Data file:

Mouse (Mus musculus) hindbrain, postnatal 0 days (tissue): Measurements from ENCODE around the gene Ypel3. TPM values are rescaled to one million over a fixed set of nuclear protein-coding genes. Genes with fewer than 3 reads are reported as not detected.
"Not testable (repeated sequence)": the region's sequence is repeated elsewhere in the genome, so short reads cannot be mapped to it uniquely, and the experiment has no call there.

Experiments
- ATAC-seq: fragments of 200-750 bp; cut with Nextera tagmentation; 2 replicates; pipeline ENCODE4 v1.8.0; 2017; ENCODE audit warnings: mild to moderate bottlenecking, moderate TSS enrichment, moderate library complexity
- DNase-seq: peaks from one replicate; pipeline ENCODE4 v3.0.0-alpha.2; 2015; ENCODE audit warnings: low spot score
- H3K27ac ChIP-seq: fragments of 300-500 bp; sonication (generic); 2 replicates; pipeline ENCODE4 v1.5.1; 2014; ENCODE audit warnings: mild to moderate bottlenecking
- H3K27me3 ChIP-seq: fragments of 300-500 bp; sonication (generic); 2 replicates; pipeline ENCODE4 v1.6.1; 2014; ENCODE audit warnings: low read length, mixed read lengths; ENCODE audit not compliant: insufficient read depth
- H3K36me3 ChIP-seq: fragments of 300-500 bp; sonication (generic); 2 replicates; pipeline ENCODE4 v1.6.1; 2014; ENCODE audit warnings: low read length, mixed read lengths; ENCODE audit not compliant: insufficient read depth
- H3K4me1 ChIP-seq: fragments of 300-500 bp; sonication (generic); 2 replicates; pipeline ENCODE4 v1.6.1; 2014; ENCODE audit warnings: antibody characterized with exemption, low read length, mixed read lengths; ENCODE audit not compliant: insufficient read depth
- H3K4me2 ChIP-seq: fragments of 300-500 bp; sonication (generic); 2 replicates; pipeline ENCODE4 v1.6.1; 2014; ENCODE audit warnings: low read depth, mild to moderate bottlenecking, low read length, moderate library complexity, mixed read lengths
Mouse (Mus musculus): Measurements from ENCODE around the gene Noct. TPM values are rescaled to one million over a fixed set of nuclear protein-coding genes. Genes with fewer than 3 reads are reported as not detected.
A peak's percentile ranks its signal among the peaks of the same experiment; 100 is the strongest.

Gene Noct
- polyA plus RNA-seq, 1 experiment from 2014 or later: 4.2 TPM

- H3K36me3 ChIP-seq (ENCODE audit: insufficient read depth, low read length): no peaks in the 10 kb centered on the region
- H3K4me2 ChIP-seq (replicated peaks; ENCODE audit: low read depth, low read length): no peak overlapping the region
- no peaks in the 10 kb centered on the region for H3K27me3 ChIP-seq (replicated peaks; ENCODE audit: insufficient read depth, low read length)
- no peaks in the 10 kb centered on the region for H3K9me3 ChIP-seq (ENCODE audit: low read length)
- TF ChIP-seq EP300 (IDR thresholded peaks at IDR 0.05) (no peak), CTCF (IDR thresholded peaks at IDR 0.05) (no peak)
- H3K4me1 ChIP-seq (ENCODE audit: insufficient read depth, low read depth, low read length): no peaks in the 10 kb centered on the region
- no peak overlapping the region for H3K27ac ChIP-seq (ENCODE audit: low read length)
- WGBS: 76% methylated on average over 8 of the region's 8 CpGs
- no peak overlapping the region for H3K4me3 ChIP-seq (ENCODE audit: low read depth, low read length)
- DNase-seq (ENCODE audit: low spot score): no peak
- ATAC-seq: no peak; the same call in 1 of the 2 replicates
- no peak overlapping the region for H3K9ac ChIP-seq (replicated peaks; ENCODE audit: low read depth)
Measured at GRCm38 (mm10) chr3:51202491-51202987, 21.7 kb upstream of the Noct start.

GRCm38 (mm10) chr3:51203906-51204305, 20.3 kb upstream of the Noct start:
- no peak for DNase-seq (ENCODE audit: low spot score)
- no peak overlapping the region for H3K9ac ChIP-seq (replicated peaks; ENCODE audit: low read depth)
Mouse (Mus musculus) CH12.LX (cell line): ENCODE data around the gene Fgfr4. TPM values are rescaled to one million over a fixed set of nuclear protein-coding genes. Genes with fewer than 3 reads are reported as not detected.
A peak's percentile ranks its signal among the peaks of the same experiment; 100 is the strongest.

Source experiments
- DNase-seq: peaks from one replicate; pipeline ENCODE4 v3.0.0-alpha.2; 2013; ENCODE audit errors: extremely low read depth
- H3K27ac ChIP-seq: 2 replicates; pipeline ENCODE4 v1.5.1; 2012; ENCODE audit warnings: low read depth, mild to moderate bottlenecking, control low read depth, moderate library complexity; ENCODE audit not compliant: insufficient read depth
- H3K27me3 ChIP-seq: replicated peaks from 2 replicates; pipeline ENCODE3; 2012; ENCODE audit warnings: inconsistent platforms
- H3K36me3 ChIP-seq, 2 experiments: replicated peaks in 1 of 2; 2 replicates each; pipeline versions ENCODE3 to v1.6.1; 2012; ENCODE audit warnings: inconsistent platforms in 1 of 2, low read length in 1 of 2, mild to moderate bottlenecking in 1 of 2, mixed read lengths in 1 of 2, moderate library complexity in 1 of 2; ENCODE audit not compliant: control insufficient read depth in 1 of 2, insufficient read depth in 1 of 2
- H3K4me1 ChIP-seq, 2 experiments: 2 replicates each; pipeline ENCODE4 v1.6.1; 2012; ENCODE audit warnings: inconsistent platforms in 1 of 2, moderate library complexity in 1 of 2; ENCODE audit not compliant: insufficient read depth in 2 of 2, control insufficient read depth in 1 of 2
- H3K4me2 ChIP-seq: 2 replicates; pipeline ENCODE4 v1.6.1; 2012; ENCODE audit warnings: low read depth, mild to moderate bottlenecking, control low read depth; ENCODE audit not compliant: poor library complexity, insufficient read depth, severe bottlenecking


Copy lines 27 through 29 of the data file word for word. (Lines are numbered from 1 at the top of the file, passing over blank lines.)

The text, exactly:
Measured at GRCm38 (mm10) chr3:51202491-51202987, 21.7 kb upstream of the Noct start.

GRCm38 (mm10) chr3:51203906-51204305, 20.3 kb upstream of the Noct start:
- no peak for DNase-seq (ENCODE audit: low spot score)